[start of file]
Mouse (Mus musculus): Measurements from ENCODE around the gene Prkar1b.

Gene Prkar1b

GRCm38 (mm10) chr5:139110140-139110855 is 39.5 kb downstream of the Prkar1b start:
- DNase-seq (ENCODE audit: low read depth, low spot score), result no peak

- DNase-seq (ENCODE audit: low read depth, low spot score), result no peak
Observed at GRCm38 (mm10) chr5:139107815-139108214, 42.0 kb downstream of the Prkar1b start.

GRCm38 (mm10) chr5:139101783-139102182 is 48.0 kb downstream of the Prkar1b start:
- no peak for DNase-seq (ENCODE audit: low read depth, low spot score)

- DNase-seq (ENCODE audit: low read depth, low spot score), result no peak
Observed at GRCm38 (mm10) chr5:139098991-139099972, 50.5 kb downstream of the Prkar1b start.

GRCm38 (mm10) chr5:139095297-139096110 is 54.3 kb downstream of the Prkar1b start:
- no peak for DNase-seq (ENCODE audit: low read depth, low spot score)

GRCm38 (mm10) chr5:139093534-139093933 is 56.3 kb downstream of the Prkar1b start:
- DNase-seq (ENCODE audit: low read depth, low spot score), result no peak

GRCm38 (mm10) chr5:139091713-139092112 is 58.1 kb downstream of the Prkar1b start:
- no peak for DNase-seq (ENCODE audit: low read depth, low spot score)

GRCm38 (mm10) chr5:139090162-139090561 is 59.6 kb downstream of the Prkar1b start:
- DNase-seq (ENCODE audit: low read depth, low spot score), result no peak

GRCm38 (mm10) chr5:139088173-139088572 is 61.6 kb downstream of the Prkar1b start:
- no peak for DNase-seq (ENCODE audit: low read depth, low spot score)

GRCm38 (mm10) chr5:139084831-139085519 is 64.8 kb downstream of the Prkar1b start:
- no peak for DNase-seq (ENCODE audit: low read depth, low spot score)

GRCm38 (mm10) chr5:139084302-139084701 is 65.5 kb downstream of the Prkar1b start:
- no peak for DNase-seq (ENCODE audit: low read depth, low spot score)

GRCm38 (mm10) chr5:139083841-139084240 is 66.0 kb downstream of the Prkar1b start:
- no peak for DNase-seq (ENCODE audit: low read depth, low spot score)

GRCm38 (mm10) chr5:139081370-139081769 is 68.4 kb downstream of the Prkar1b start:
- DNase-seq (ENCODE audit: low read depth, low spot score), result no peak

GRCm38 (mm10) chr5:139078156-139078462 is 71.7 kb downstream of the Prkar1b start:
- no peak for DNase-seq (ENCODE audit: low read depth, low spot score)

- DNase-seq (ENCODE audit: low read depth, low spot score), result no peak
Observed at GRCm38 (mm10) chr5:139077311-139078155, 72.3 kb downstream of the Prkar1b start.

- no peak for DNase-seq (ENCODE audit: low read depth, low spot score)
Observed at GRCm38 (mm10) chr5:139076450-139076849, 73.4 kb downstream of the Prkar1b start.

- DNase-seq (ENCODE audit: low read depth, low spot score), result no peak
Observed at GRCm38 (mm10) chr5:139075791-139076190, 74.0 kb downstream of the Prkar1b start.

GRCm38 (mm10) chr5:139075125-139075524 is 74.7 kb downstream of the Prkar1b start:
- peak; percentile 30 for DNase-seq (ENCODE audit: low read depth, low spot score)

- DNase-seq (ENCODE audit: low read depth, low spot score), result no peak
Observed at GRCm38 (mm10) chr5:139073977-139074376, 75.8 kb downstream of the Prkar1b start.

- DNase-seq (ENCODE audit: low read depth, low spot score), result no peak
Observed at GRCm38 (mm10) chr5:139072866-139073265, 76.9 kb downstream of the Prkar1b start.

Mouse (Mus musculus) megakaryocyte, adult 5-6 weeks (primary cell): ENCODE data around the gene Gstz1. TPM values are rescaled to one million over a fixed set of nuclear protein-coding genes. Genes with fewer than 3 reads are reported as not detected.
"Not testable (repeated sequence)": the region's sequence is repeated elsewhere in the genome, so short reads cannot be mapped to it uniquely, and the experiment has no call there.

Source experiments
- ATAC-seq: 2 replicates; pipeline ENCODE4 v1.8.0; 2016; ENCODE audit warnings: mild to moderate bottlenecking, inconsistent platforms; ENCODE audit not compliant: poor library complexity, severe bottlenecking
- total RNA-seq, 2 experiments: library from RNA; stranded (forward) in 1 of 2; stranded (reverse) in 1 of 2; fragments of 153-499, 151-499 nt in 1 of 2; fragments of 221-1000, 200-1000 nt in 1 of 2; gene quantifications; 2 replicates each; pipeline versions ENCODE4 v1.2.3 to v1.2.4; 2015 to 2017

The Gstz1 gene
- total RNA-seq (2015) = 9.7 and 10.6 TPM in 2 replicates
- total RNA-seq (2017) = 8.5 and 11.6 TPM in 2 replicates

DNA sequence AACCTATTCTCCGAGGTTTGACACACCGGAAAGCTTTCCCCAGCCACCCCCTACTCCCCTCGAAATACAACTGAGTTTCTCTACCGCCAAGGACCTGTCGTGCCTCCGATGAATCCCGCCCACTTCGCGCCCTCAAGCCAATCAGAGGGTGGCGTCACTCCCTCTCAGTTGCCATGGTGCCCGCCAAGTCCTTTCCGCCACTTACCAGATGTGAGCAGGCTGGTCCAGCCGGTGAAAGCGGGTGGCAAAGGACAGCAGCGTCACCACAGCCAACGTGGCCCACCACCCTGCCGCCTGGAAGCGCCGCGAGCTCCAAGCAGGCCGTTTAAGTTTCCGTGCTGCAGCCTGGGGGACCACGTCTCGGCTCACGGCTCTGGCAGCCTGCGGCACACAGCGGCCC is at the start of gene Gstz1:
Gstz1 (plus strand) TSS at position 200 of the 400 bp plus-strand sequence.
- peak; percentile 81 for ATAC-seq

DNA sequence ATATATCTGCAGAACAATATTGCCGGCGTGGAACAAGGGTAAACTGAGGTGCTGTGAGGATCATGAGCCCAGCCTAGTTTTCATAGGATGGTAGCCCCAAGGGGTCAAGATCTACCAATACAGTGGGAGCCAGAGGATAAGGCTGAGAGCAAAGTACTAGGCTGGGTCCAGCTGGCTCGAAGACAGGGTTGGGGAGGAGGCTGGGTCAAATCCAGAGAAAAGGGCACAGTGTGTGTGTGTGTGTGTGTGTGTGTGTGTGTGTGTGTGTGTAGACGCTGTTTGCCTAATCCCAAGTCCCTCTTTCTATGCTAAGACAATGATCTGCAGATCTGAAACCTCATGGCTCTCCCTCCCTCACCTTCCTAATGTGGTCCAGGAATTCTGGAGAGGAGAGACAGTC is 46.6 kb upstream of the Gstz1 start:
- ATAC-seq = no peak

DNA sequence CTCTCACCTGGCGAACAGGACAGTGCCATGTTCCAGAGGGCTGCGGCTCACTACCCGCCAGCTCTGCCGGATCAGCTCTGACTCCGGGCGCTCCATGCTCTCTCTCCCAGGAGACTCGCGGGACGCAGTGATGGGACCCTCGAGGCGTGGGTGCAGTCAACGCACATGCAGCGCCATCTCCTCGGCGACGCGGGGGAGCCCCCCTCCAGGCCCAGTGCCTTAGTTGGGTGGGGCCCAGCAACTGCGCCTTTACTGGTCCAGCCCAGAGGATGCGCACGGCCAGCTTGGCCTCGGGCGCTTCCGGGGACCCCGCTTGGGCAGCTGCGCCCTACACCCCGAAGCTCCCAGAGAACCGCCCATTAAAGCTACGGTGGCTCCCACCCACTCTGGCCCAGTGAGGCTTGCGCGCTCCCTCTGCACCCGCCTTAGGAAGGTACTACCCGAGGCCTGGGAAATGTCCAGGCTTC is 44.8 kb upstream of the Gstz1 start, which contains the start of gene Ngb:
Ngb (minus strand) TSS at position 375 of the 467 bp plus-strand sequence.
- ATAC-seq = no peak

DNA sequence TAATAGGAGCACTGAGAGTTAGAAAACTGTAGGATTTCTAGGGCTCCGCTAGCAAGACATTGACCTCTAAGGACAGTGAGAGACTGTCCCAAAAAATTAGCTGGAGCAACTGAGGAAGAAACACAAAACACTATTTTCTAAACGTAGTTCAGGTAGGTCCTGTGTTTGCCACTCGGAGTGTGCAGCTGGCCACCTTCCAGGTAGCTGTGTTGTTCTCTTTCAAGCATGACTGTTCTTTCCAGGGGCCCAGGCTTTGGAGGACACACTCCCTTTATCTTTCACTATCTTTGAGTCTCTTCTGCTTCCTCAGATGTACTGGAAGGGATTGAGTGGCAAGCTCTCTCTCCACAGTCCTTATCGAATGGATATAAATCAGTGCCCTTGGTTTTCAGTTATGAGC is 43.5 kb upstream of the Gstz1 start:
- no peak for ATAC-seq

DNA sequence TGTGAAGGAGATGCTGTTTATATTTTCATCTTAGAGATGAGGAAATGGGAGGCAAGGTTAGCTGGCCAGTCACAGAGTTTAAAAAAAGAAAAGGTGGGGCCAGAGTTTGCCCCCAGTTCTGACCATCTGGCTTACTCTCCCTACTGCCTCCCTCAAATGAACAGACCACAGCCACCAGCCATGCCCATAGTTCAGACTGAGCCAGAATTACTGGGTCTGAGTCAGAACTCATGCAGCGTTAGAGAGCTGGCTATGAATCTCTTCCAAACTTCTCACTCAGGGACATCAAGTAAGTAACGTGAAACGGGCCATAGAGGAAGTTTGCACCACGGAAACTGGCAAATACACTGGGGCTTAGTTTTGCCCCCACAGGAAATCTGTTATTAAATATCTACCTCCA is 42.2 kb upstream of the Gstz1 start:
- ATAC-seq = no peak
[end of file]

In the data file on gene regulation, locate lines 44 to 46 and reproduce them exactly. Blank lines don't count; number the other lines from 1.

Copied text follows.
"Not testable (repeated sequence)": the region's sequence is repeated elsewhere in the genome, so short reads cannot be mapped to it uniquely, and the experiment has no call there.

Source experiments
- ATAC-seq: 2 replicates; pipeline ENCODE4 v1.8.0; 2016; ENCODE audit warnings: mild to moderate bottlenecking, inconsistent platforms; ENCODE audit not compliant: poor library complexity, severe bottlenecking